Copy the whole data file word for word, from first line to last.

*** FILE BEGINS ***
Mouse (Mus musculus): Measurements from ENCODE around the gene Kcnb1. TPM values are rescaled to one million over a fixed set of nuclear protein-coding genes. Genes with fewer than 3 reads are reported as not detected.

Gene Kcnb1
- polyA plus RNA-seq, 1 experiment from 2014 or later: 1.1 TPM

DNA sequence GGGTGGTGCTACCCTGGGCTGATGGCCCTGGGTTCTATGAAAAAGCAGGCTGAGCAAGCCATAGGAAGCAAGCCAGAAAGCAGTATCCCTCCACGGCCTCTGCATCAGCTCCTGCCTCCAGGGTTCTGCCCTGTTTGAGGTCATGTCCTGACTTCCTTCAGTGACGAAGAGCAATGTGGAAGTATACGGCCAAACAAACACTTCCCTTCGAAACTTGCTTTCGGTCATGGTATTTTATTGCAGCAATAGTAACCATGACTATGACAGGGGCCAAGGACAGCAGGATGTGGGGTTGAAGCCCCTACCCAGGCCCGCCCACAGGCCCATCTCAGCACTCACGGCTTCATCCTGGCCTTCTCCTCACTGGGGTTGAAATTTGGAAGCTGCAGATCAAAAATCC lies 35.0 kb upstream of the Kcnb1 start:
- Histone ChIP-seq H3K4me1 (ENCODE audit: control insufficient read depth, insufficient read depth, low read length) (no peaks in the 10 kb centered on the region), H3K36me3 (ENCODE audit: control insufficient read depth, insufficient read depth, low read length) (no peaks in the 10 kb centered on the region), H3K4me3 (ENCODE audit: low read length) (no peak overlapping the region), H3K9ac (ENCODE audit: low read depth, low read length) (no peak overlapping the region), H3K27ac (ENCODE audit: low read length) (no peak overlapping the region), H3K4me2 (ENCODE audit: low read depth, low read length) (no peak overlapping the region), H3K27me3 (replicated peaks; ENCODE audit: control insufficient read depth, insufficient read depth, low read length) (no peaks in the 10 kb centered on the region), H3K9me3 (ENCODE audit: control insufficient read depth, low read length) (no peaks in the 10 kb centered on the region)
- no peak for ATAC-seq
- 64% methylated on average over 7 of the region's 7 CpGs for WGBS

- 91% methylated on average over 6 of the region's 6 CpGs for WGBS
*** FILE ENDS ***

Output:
Mouse (Mus musculus): Measurements from ENCODE around the gene Kcnb1. TPM values are rescaled to one million over a fixed set of nuclear protein-coding genes. Genes with fewer than 3 reads are reported as not detected.

Gene Kcnb1
- polyA plus RNA-seq, 1 experiment from 2014 or later: 1.1 TPM

DNA sequence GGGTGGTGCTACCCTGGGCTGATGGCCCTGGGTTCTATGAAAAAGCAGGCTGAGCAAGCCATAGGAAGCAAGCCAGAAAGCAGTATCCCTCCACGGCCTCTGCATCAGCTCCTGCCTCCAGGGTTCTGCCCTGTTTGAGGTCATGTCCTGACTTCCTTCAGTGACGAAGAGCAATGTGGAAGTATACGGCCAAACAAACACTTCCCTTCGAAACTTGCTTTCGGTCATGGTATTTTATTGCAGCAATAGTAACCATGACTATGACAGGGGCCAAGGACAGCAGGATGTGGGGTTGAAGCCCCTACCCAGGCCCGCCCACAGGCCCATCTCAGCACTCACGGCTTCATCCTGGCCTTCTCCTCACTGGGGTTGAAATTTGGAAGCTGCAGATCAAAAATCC lies 35.0 kb upstream of the Kcnb1 start:
- Histone ChIP-seq H3K4me1 (ENCODE audit: control insufficient read depth, insufficient read depth, low read length) (no peaks in the 10 kb centered on the region), H3K36me3 (ENCODE audit: control insufficient read depth, insufficient read depth, low read length) (no peaks in the 10 kb centered on the region), H3K4me3 (ENCODE audit: low read length) (no peak overlapping the region), H3K9ac (ENCODE audit: low read depth, low read length) (no peak overlapping the region), H3K27ac (ENCODE audit: low read length) (no peak overlapping the region), H3K4me2 (ENCODE audit: low read depth, low read length) (no peak overlapping the region), H3K27me3 (replicated peaks; ENCODE audit: control insufficient read depth, insufficient read depth, low read length) (no peaks in the 10 kb centered on the region), H3K9me3 (ENCODE audit: control insufficient read depth, low read length) (no peaks in the 10 kb centered on the region)
- no peak for ATAC-seq
- 64% methylated on average over 7 of the region's 7 CpGs for WGBS

- 91% methylated on average over 6 of the region's 6 CpGs for WGBS